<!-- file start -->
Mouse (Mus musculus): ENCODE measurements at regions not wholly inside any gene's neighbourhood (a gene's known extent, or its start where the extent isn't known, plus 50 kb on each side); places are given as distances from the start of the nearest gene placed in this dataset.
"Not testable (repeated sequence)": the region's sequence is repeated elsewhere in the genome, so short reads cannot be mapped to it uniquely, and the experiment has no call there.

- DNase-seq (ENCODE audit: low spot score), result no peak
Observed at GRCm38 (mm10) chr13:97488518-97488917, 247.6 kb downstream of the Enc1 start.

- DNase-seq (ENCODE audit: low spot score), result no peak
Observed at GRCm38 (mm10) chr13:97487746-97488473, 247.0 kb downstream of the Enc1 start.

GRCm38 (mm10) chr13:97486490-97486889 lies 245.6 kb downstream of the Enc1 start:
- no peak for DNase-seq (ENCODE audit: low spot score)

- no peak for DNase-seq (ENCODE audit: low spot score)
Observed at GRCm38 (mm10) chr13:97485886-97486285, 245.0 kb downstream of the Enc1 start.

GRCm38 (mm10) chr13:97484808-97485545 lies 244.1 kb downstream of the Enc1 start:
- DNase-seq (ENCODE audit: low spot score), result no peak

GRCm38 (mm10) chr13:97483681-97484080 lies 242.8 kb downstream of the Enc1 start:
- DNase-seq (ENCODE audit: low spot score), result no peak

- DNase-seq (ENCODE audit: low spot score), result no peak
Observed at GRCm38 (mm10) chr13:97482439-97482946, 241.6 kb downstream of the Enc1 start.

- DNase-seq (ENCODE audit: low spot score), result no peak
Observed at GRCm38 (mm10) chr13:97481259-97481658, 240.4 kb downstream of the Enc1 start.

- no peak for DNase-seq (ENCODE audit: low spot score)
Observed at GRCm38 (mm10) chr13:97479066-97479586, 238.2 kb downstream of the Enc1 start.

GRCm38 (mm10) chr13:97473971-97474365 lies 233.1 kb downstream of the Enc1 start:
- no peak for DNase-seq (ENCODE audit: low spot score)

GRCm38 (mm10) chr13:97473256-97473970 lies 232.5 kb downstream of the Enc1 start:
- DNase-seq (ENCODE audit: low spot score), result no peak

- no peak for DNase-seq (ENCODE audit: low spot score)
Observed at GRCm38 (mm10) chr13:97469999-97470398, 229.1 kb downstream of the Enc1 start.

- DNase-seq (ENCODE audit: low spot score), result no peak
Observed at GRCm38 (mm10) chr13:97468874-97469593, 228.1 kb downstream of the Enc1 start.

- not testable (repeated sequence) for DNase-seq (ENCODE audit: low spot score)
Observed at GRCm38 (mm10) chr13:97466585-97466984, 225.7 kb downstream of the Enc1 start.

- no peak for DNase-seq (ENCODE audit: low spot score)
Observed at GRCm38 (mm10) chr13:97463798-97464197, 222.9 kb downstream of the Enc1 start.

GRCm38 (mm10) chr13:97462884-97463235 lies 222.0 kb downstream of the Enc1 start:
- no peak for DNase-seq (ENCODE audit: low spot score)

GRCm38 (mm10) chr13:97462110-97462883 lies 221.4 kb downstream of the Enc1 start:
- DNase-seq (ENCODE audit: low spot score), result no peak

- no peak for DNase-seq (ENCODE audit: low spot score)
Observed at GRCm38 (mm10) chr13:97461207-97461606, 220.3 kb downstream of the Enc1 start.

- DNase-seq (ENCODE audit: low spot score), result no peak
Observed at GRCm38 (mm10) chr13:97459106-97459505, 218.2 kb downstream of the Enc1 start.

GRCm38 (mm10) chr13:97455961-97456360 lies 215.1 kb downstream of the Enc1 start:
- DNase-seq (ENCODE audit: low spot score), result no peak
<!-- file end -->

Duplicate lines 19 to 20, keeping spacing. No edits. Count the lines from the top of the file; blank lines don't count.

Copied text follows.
- no peak for DNase-seq (ENCODE audit: low spot score)
Observed at GRCm38 (mm10) chr13:97479066-97479586, 238.2 kb downstream of the Enc1 start.